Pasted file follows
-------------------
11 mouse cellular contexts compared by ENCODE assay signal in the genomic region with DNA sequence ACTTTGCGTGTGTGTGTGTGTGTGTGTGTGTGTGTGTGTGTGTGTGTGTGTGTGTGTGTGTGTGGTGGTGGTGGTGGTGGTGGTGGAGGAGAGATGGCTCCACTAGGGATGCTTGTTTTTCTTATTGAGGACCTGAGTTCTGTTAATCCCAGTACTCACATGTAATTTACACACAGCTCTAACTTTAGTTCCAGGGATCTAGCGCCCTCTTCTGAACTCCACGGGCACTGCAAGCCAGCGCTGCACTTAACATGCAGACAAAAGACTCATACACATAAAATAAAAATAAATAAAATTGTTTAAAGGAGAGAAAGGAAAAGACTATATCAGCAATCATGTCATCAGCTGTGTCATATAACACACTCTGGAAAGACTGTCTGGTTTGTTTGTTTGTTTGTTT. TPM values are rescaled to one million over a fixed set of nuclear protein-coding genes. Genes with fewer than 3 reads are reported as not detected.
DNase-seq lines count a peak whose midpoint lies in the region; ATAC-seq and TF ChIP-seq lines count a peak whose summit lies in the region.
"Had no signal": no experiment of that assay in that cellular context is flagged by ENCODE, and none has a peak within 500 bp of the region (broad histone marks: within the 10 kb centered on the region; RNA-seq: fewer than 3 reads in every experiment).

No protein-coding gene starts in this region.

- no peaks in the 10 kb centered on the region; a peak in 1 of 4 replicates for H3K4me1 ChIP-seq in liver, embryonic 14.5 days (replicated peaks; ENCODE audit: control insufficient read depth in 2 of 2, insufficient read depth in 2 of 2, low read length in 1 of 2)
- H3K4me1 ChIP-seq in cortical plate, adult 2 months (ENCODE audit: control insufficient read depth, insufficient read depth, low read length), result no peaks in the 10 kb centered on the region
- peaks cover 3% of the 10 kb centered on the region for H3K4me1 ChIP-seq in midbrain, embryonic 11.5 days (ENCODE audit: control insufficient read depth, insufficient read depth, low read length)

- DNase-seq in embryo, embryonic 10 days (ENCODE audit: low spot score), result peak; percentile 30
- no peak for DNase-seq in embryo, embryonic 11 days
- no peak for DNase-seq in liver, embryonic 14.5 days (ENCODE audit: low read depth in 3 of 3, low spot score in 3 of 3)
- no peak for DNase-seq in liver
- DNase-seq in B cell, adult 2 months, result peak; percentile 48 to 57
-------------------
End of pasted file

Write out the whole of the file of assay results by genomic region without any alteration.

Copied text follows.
11 mouse cellular contexts compared by ENCODE assay signal in the genomic region with DNA sequence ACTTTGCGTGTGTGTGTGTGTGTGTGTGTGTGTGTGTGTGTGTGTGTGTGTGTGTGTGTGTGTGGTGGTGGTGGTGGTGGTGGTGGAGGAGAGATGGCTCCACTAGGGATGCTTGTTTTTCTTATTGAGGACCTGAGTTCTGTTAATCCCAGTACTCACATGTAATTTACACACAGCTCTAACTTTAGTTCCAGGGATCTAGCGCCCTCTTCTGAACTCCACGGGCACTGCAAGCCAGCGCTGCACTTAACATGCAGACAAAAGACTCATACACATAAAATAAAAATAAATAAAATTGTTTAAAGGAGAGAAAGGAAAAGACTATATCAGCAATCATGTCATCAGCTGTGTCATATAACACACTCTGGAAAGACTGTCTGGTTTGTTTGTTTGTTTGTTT. TPM values are rescaled to one million over a fixed set of nuclear protein-coding genes. Genes with fewer than 3 reads are reported as not detected.
DNase-seq lines count a peak whose midpoint lies in the region; ATAC-seq and TF ChIP-seq lines count a peak whose summit lies in the region.
"Had no signal": no experiment of that assay in that cellular context is flagged by ENCODE, and none has a peak within 500 bp of the region (broad histone marks: within the 10 kb centered on the region; RNA-seq: fewer than 3 reads in every experiment).

No protein-coding gene starts in this region.

- no peaks in the 10 kb centered on the region; a peak in 1 of 4 replicates for H3K4me1 ChIP-seq in liver, embryonic 14.5 days (replicated peaks; ENCODE audit: control insufficient read depth in 2 of 2, insufficient read depth in 2 of 2, low read length in 1 of 2)
- H3K4me1 ChIP-seq in cortical plate, adult 2 months (ENCODE audit: control insufficient read depth, insufficient read depth, low read length), result no peaks in the 10 kb centered on the region
- peaks cover 3% of the 10 kb centered on the region for H3K4me1 ChIP-seq in midbrain, embryonic 11.5 days (ENCODE audit: control insufficient read depth, insufficient read depth, low read length)

- DNase-seq in embryo, embryonic 10 days (ENCODE audit: low spot score), result peak; percentile 30
- no peak for DNase-seq in embryo, embryonic 11 days
- no peak for DNase-seq in liver, embryonic 14.5 days (ENCODE audit: low read depth in 3 of 3, low spot score in 3 of 3)
- no peak for DNase-seq in liver
- DNase-seq in B cell, adult 2 months, result peak; percentile 48 to 57